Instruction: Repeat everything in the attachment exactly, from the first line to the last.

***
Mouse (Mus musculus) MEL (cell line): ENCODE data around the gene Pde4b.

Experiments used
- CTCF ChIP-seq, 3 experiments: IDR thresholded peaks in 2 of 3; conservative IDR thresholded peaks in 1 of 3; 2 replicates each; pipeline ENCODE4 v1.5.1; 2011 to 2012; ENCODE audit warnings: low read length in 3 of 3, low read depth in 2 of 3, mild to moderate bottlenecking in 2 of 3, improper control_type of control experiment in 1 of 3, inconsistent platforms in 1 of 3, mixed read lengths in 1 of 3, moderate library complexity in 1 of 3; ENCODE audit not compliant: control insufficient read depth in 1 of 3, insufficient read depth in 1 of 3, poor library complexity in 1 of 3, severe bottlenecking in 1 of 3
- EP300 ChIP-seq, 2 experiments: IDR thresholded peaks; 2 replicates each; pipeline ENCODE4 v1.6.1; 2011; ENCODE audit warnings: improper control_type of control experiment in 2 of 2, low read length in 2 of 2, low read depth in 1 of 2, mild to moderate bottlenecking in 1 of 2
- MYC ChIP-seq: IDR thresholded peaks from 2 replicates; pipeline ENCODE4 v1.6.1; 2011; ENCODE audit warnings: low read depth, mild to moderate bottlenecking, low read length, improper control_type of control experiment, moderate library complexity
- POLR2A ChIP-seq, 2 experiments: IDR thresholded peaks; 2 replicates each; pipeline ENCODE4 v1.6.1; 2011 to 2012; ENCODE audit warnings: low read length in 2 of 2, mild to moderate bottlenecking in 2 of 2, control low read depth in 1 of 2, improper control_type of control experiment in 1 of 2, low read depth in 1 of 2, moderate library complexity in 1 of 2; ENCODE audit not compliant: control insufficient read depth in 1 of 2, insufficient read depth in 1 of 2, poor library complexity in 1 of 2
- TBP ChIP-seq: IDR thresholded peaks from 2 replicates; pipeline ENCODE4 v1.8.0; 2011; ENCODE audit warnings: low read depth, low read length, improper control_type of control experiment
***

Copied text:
Mouse (Mus musculus) MEL (cell line): ENCODE data around the gene Pde4b.

Experiments used
- CTCF ChIP-seq, 3 experiments: IDR thresholded peaks in 2 of 3; conservative IDR thresholded peaks in 1 of 3; 2 replicates each; pipeline ENCODE4 v1.5.1; 2011 to 2012; ENCODE audit warnings: low read length in 3 of 3, low read depth in 2 of 3, mild to moderate bottlenecking in 2 of 3, improper control_type of control experiment in 1 of 3, inconsistent platforms in 1 of 3, mixed read lengths in 1 of 3, moderate library complexity in 1 of 3; ENCODE audit not compliant: control insufficient read depth in 1 of 3, insufficient read depth in 1 of 3, poor library complexity in 1 of 3, severe bottlenecking in 1 of 3
- EP300 ChIP-seq, 2 experiments: IDR thresholded peaks; 2 replicates each; pipeline ENCODE4 v1.6.1; 2011; ENCODE audit warnings: improper control_type of control experiment in 2 of 2, low read length in 2 of 2, low read depth in 1 of 2, mild to moderate bottlenecking in 1 of 2
- MYC ChIP-seq: IDR thresholded peaks from 2 replicates; pipeline ENCODE4 v1.6.1; 2011; ENCODE audit warnings: low read depth, mild to moderate bottlenecking, low read length, improper control_type of control experiment, moderate library complexity
- POLR2A ChIP-seq, 2 experiments: IDR thresholded peaks; 2 replicates each; pipeline ENCODE4 v1.6.1; 2011 to 2012; ENCODE audit warnings: low read length in 2 of 2, mild to moderate bottlenecking in 2 of 2, control low read depth in 1 of 2, improper control_type of control experiment in 1 of 2, low read depth in 1 of 2, moderate library complexity in 1 of 2; ENCODE audit not compliant: control insufficient read depth in 1 of 2, insufficient read depth in 1 of 2, poor library complexity in 1 of 2
- TBP ChIP-seq: IDR thresholded peaks from 2 replicates; pipeline ENCODE4 v1.8.0; 2011; ENCODE audit warnings: low read depth, low read length, improper control_type of control experiment